“Black Women Speak” Event to Empower the Community

Screenshot of panelists and Women’s Center staff during Black Women Speak seminar. Yansall Rasquides / PantherNOW.

Yansall Rasquides / Staff Writer 

Black women are often left out of conversations affecting politics, business and social justice industries. The FIU Women’s Center welcomed these voices in a recent panel discussion.

The first annual Black Women Speak webinar, held on July 28, gave four Black women five minutes to share their triumphs and challenges as Black women.

Sonya Anderson, who works as the office coordinator for the office of Social Justice and Inclusion, co-hosted the webinar alongside Marquise Steward, graduate assistant for the Women’s Center. 

“If Black women were given the microphone to speak to the world, what would they say?” asked Anderson as she opened the discussion.

Black women earn 37% less than white men due to occupational segregation, according to Lean In, an activist organization for women’s equality.

The event provided space for panelists to have their voices heard, including FIU alum Kassandra Timothe, who is the councilwoman of North Miami District 2.

Headshot of Councilwoman Timothee. Photo Courtesy of FIU Women’s Center Social Media.

She is the first Black woman, the first woman of Haitian descent and the youngest person elected to serve in this position.

Timothe acknowledged Vice President Kamala Harris’ powerful quote “I’m Speaking,” which she said during the 2020 Vice Presidential Debate. She voiced the importance of allowing yourself to speak freely and clearly. 

“It’s time for us as Black queens to rule like the queens that we are,” said Timothe. “It’s time to walk and take your seat, and sometimes take the whole table and forget the seat because we have the power and we have the ability to do great things. It’s in our DNA.”

Timothe shared a photo of Ruby Bridges, the first Black child to desegregate an all-white school in 1960.

Timothe discussing the history of Ruby Bridges during Black Women Speak seminar. Yansall Rasquides / PantherNOW.

“This picture resonated with me throughout my entire campaign because it reminded me, don’t be afraid to walk alone,” said Timothe. “Your only competition is yourself. Take time for your mental health, moisturize daily and be the best version of you because you are beautiful, kind and you are very important.” 

Another panelist, Lajoy Ervin, served in the U.S. Air Force. Ervin mentioned the struggles she faced while serving.

“The first time I experienced any type of stereotypes was when I was in the military,” said Ervin. “People were judging me before I even got there but I didn’t let it stop me. I came in there and did what I had to do.”

Screenshot of Lajoy Ervin’s presentation. Yansall Rasquides / PantherNOW.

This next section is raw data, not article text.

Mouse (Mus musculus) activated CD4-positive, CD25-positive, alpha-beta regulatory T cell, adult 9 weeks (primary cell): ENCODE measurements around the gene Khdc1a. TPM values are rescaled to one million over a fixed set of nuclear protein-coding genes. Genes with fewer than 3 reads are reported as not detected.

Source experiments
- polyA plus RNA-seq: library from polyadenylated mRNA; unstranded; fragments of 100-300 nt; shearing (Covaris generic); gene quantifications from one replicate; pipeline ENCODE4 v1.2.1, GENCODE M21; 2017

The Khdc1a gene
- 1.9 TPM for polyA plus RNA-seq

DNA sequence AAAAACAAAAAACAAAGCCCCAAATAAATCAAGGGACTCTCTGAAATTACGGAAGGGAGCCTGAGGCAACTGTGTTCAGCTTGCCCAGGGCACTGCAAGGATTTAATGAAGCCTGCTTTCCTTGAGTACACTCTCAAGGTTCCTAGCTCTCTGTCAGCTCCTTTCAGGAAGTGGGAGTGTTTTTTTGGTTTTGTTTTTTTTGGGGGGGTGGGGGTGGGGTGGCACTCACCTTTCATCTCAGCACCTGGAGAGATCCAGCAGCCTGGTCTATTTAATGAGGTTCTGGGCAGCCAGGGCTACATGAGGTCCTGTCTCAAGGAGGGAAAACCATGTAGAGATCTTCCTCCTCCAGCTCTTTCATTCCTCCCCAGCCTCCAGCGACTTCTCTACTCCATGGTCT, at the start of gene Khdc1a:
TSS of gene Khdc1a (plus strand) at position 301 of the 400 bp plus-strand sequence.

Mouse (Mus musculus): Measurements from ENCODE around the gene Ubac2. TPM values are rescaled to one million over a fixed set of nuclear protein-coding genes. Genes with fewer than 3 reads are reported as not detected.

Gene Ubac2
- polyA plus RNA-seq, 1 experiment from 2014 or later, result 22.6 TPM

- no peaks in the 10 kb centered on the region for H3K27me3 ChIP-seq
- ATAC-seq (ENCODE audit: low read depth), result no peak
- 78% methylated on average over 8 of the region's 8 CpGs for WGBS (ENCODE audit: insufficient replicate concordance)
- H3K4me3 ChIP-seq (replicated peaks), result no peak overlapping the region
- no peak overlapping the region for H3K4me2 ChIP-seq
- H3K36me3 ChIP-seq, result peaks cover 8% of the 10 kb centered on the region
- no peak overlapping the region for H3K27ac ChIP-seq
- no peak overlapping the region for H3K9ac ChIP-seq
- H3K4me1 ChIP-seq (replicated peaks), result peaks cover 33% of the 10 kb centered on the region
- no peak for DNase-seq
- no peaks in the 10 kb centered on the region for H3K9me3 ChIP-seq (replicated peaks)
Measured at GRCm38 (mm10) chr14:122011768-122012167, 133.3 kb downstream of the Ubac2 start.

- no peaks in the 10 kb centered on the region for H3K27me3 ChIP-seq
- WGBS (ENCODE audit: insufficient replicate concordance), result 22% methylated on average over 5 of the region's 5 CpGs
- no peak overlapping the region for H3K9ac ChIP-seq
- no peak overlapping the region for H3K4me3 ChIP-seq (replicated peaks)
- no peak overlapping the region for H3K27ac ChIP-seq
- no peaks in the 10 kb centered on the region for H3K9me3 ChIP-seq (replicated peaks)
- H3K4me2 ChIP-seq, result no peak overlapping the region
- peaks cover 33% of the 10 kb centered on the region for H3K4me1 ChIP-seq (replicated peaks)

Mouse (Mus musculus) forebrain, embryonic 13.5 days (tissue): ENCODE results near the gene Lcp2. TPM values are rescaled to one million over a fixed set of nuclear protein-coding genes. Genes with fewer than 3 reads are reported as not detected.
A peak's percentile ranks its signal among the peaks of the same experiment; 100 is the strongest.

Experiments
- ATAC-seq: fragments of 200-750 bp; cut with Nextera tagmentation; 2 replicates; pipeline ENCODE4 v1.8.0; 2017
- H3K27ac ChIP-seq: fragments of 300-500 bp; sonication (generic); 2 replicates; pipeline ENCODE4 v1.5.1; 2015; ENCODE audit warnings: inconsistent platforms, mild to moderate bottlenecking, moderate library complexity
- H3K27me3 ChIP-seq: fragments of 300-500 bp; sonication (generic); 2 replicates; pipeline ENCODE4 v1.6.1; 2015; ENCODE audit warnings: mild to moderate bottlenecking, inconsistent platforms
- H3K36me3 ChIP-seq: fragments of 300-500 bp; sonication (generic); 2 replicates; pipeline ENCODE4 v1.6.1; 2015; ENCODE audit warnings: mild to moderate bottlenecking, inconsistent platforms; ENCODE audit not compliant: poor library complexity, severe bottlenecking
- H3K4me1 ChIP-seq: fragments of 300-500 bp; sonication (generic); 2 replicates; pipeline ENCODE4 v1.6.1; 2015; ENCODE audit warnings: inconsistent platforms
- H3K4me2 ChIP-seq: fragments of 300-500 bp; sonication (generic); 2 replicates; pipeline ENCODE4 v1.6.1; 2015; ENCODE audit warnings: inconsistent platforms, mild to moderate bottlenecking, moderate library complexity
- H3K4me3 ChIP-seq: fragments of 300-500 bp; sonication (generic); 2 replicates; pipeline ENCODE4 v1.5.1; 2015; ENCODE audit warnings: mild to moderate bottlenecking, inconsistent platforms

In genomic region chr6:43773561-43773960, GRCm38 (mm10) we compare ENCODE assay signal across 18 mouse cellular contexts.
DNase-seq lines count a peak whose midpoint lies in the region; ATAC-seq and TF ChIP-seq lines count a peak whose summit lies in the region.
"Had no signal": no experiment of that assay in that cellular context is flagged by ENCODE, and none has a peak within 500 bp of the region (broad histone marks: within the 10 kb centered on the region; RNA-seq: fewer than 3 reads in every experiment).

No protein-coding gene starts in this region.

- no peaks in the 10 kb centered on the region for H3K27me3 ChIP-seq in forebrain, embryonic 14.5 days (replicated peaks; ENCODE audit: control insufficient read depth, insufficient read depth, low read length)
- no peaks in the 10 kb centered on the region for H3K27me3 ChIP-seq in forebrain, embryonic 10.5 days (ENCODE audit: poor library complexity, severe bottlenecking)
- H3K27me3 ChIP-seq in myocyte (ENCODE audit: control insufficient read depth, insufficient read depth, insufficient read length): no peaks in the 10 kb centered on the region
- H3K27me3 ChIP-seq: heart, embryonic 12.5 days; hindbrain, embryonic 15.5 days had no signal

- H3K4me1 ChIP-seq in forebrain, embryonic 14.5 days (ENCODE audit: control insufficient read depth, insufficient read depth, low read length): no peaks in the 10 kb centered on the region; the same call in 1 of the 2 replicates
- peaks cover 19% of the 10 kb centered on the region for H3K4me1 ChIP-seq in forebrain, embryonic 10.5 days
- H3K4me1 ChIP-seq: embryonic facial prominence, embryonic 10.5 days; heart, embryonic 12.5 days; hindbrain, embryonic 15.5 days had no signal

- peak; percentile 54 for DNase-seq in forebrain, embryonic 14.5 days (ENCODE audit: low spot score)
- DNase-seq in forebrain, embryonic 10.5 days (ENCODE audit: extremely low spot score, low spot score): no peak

Ervin also discussed what inspired her to move to Miami alone from her hometown Waynesboro, Georgia. 

“I would say to any woman if you want to see the world, even if you are a Black woman and you travel alone, do what you have to do,” said Ervin. “Don’t let anyone stop you from being who you want to be.”

Chloe Little, an artist and a senior majoring in international relations, mentioned Maya Angelou’s poem “Our Grandmothers.”  

“[The poem] is such a powerful trajectory of a Black female experience and it ends in this notion of with all else being mentioned, don’t you dare think that I’m going to be rattled or move the sense of perseverance,” said Little. 

Little concluded her five minutes by explaining what motivated her to participate in this event.

“I’m thinking about igniting other young Black brilliant girls out there, and in doing so I know that brings up so many other people who may not feel that light and power yet,” said Little. “I’m so happy to be here.”

Brianna Watts, an FIU alum and founder of Brianna Watts Consulting and Services, echoed a similar passion.

Watts explained her goal in empowering others to take the same risks she did such as investing all of her savings into her business. 

“I learned to bet on myself, because otherwise I would not experience life how I experienced it now,” said Watts. “I would not have been able to explore and see the world as I see it now.”

She shared a message of hope to the FIU community.

“I just want to encourage people to believe in yourself, believe that the world is yours and believe that you can accomplish anything that you set your mind to,” said Watts. “There is so much to accomplish in this world and you just have to discover it by betting on yourself.”

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